IN RE: the ESTATE of Esther Widdison ORAVETZ

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District Court of Appeal, Second District, Division 2, California.

IN RE: the ESTATE of Esther Widdison ORAVETZ, Deceased. Helen L. NELSON, Petitioner and Appellant, v. Joseph L. ORAVETZ, Contestant and Respondent, Raymond A. Nelson, Respondent.

Civ. 25788.

Decided: June 18, 1962

Martin L. Abrams, El Monte, and Harry D. Fox, Whittier, for appellant. Scott Weller, Los Angeles, for respondents.

Petitioner appeals from a judgment which (1) denied probate of two typewritten sheets dated February 10, 1960; (2) denied probate of a purported holographic will of decedent dated March 25, 1960; (3) decreed that decedent died intestate; and (4) appointed Raymond A. Nelson administrator of decedent's estate.

Decedent passed away on March 25, 1960. She is survived by her husband, Joseph L. Oravetz, and by certain blood relatives.

Petitioner, Helen L. Nelson, a sister, filed for probate a two-page typewritten document dated February 10, 1960, which purported to be a duly witnessed will of decedent. Decedent's husband filed objections to the probate of this document.

On March 26, 1960, petitioner received an envelope from her sister, postmarked 1:30 p. m. the previous day. It contained a handwritten letter and the two typewritten pages referred to above. These were all folded together. At approximately 5:30 p. m. on the afternoon of the previous day, decedent passed away. The coroner issued a death certificate listing her as a suicide. Petitioner discovered that the purported typewritten will of February 10 had not been executed or attested as required by section 50, Probate Code, and was therefore not a valid witnessed will. Then petitioner filed a supplemental petition for probate of the letter dated March 25, 1960, alleging that it was a holographic will of decedent and incorporated by reference the above-mentioned document dated February 10, 1960. This letter of March 25th was entirely written, dated and signed by decedent. Oravetz, decedent's husband, filed a contest to the probate of this letter as a will. He also filed in the estate proceedings a nomination of Raymond A. Nelson (not related to petitioner) as special administrator of the estate of decedent. Nelson was appointed special administrator with general powers by reason of the contest and was later appointed administrator of the estate upon the nomination by Oravetz and is now the duly qualified and acting administrator of the estate.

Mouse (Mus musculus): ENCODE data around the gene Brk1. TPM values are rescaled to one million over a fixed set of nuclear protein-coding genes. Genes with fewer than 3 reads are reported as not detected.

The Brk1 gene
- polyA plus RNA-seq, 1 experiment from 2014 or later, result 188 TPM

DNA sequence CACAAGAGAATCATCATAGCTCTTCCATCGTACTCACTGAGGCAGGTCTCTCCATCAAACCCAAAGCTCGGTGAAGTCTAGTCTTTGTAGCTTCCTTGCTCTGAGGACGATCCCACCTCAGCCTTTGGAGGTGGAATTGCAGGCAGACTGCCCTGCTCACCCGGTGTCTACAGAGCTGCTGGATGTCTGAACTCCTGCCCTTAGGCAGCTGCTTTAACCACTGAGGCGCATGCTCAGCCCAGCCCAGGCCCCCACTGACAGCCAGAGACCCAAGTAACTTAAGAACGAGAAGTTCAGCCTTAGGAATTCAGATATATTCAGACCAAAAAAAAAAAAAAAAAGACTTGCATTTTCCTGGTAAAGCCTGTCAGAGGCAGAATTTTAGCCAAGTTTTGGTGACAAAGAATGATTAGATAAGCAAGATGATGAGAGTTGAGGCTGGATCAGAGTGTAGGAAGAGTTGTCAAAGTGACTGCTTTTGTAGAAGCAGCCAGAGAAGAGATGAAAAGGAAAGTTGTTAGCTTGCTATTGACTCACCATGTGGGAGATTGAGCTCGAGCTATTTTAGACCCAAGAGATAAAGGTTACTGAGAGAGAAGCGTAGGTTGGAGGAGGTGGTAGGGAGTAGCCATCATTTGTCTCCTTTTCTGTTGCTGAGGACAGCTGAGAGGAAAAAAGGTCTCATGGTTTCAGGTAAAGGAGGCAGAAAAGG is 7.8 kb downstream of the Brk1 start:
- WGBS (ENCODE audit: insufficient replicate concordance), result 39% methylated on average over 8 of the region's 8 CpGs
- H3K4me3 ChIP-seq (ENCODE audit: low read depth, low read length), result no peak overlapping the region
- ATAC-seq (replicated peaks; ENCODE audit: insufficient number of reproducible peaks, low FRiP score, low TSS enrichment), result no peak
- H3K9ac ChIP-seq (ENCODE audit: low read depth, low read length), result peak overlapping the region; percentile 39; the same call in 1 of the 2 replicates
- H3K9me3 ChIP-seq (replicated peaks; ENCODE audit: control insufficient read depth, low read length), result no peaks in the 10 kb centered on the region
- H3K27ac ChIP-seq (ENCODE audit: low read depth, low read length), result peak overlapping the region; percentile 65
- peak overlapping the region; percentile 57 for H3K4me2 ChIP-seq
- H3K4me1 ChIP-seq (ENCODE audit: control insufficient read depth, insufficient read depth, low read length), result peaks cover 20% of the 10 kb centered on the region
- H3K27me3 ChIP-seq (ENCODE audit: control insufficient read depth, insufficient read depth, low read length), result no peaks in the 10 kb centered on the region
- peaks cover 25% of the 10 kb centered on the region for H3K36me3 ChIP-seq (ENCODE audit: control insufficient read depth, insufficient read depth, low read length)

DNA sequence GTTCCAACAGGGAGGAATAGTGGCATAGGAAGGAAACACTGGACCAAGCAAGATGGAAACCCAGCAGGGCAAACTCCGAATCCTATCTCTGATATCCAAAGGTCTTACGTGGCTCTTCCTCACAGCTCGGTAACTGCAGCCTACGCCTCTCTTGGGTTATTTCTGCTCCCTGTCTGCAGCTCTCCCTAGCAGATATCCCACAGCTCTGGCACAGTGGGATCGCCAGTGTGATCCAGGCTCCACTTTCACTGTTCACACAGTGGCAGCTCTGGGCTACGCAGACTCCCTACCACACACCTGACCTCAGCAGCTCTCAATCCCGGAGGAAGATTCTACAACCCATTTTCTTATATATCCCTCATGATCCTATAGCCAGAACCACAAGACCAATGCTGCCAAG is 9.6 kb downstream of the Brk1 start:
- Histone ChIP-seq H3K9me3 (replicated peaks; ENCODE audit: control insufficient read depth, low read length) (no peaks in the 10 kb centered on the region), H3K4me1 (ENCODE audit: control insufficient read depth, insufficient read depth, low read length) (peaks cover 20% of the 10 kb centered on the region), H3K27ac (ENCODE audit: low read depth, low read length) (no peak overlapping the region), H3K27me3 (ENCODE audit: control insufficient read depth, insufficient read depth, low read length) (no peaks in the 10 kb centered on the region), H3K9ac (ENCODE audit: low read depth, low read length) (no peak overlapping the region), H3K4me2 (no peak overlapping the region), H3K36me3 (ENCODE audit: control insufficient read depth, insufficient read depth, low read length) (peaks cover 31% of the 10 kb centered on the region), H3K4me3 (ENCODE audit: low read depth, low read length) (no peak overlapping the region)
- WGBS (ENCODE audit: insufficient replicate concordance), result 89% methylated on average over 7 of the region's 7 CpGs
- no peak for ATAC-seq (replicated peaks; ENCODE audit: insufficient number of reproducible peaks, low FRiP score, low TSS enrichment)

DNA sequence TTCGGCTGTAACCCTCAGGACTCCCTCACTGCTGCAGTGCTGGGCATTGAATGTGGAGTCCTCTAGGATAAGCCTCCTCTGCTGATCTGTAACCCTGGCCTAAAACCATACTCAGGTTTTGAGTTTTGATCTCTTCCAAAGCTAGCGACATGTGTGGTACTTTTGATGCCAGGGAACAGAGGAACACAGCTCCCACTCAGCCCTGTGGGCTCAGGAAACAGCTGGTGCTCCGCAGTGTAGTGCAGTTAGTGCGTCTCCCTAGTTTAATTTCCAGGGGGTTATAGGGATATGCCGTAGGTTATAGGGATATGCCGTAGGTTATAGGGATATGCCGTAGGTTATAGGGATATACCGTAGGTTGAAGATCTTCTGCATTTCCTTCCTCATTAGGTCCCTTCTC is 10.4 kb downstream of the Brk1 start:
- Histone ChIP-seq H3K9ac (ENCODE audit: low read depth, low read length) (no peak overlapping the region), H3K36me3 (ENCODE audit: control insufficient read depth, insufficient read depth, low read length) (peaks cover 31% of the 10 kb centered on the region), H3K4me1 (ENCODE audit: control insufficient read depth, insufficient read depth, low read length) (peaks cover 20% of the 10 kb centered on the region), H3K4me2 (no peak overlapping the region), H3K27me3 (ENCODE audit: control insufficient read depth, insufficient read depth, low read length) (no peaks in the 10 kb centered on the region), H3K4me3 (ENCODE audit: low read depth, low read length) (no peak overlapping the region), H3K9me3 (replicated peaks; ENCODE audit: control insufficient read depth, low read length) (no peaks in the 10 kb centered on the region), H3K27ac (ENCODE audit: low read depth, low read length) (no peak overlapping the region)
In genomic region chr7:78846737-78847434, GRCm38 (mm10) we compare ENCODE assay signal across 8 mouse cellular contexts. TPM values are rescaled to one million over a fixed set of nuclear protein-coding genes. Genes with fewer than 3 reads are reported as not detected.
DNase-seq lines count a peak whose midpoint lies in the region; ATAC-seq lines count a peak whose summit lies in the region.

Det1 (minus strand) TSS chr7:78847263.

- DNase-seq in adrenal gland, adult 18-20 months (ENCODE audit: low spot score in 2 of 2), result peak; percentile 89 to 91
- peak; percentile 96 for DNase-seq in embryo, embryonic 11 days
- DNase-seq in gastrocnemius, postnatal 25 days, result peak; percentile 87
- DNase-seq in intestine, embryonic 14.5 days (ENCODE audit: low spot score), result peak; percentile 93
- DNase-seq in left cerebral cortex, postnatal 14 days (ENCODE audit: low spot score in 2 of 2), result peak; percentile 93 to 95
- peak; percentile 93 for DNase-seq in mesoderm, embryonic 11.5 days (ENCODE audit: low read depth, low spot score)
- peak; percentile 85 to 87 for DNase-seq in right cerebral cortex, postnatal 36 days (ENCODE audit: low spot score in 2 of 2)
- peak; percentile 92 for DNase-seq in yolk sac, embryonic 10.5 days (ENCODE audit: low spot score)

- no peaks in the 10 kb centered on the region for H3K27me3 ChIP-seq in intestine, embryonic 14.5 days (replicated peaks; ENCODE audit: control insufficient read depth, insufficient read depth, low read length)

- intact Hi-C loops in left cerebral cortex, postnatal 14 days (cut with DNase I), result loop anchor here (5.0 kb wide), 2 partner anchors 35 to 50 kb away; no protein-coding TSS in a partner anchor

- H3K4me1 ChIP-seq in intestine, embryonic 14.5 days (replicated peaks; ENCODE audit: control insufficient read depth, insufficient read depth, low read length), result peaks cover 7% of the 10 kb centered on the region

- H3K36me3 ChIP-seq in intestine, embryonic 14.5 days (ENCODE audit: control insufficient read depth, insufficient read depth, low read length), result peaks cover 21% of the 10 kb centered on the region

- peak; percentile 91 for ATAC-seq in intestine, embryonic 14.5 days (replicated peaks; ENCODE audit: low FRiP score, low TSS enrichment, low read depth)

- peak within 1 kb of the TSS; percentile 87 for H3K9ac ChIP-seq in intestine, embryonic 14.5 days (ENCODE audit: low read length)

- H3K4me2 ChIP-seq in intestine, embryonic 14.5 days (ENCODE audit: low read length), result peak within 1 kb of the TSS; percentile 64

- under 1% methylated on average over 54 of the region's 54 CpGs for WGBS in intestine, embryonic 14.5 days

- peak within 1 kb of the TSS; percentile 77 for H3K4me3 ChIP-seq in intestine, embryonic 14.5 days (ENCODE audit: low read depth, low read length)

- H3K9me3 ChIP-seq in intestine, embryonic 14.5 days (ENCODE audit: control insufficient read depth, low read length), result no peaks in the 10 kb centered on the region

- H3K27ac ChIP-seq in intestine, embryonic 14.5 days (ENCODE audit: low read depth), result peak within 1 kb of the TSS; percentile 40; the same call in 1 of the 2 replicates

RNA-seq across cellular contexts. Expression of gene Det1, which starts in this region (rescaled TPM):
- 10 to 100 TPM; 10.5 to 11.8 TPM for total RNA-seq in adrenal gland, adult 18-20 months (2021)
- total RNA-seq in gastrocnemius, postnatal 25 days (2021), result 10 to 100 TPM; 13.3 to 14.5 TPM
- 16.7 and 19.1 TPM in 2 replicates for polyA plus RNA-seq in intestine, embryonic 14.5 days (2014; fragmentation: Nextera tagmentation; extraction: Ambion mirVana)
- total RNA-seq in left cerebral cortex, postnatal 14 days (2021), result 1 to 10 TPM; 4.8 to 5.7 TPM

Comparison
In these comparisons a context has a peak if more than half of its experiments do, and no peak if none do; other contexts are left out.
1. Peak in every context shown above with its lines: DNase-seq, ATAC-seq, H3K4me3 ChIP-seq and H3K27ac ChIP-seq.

The trial court found that the purported will dated February 10 was not executed or attested as required by section 50 of the Probate Code, and was, therefore, not a valid testamentary document of decedent. This finding and conclusion is not challenged on this appeal.

The trial court further found that the instrument dated March 25, 1960, offered for probate as a holographic will of decedent ‘is merely a letter; that it contains no testamentary language of any kind; that it contains no declaration that it is intended as a last Will and Testament; that it does not incorporate the document filed for probate dated February 10, 1960, as an alleged last Will and Testament of decedent * * *; that it shows no testamentary intent;’ and that it is not a will of decedent.

The letter in question reads as follows:

‘Dear Helen and Ed,

‘Sorry I am not as strong as Tom * * * just can't take it folks.

‘Here is the paper I wanted you to keep. You will notice I only mentioned the family names. This by no means discounts the in-laws. You are all wonderful and I love all of you.